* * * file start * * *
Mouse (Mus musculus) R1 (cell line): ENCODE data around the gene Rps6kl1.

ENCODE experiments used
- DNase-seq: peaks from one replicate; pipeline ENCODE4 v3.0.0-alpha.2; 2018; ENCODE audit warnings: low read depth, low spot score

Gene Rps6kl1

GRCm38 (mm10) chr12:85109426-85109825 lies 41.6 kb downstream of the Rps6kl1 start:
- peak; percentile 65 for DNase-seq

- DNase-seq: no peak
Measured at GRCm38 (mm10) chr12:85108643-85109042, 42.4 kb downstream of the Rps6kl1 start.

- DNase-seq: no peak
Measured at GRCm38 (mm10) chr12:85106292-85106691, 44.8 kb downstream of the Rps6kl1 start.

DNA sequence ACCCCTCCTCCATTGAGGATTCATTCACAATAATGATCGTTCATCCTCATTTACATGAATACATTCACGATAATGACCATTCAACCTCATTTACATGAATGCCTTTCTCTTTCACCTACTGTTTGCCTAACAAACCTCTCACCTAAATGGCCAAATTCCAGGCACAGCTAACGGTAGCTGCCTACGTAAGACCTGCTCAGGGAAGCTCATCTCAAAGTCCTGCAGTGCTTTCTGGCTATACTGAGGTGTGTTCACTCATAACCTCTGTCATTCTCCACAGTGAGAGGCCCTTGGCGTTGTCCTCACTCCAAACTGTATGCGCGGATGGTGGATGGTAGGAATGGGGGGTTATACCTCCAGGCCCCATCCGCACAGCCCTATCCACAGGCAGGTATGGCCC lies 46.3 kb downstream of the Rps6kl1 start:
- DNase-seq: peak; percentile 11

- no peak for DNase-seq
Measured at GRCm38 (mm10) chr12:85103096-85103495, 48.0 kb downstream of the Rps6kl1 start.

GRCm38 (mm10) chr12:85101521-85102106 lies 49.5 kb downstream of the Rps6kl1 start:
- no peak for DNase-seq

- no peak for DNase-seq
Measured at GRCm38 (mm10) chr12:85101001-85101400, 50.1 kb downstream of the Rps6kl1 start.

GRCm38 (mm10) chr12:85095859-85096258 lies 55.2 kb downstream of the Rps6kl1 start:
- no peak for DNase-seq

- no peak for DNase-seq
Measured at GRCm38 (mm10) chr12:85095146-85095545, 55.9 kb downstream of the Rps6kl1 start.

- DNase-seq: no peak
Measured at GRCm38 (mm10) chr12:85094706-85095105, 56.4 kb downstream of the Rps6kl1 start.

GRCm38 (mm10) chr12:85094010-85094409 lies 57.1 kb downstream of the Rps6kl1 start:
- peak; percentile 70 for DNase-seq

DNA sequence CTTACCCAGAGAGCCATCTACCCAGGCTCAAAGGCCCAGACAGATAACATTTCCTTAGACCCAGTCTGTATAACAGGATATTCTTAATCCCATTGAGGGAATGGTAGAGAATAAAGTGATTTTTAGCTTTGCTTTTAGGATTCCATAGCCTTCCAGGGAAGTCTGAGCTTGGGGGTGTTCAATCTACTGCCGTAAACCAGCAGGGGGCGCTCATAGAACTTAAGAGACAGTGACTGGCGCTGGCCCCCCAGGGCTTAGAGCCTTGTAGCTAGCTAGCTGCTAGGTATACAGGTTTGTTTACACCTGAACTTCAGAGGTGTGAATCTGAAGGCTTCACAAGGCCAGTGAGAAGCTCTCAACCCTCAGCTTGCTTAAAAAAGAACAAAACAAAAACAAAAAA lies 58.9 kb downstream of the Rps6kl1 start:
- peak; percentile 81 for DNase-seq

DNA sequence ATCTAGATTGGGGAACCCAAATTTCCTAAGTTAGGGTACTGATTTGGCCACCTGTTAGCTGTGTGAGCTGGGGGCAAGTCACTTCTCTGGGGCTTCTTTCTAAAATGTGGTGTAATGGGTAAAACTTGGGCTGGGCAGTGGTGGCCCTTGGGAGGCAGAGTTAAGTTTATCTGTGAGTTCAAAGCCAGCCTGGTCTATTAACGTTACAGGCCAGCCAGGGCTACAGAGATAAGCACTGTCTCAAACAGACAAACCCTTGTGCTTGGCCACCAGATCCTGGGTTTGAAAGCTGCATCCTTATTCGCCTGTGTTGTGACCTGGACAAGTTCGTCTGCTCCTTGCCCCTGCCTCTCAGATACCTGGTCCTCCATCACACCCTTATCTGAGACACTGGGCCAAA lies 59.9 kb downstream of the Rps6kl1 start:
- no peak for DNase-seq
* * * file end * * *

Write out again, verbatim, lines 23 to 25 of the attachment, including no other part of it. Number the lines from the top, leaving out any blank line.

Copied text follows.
- DNase-seq: no peak
Measured at GRCm38 (mm10) chr12:85094706-85095105, 56.4 kb downstream of the Rps6kl1 start.

GRCm38 (mm10) chr12:85094010-85094409 lies 57.1 kb downstream of the Rps6kl1 start: